2. Jacobs suggests that slavery affects the owners as well as the slaves. In her book, I see that slavery “deadens the moral sense” of the owners (Jacobs 33). Even Mr. Flint was “the father of eleven slaves” (32), but he did not hesitate on selling them or from calling “himself their master” (33). Slave owners viewed their slaves as property and did with them whatever they thought was appropriate. Mr. Flint emotionally abused Linda by “restless, craving, vicious…stinging words” t...
... middle of paper ...
... customs are apparent in both stories where wealth controls poor and white Americans control immigrants. Both slaves and mill workers would have to pay a high cost for a better life, money talks.
8. Peers – Do you feel that America still has the mind set that race puts one at a different social standing than others? Are there any current examples where we can see race portrayed as an evil, like the colored people in Incidents in the Life of a Slave Girl?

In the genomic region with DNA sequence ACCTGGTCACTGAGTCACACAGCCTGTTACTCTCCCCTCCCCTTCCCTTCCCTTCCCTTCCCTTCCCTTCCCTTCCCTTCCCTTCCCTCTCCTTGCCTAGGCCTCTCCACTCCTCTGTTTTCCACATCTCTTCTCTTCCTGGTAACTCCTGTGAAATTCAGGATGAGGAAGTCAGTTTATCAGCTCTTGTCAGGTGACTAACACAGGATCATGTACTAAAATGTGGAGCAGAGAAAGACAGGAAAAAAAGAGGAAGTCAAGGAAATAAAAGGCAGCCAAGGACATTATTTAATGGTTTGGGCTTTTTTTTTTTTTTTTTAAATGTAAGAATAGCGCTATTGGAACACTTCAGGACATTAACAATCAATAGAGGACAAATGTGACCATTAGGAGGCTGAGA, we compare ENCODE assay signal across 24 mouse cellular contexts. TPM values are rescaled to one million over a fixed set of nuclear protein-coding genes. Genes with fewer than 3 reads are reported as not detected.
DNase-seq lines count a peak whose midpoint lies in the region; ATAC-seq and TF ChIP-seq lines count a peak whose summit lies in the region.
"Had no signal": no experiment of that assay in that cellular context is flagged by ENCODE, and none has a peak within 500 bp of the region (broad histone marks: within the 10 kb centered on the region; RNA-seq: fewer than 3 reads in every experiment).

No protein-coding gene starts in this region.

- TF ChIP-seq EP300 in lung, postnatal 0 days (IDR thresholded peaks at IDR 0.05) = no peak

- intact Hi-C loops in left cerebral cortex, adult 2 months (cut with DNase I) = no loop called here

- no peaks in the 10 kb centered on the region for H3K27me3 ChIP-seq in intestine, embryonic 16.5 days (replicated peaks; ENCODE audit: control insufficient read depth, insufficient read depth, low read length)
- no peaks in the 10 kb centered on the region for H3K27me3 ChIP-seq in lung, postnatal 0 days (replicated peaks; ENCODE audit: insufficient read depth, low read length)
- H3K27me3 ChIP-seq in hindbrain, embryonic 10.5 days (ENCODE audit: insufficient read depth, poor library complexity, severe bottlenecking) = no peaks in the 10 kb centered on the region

Jacobs, Harriet. Incidents in the Life of a Slave Girl. Mineola, NY: Dover Publications, 2001. Print.
Woods, Alex. WPA Slave Narrative Project, North Carolina Narratives, Volume 11, Part 2; pgs 415-419. Web.
Woods, Tom W. WPA Slave Narrative Project, Oklahoma Narratives, Volume 13; pgs 354-358. Web.
Woods, Uncle Wes. WPA Slave Narrative Project, Kentucky Narratives, Volume 7; pgs 24-26. Web.
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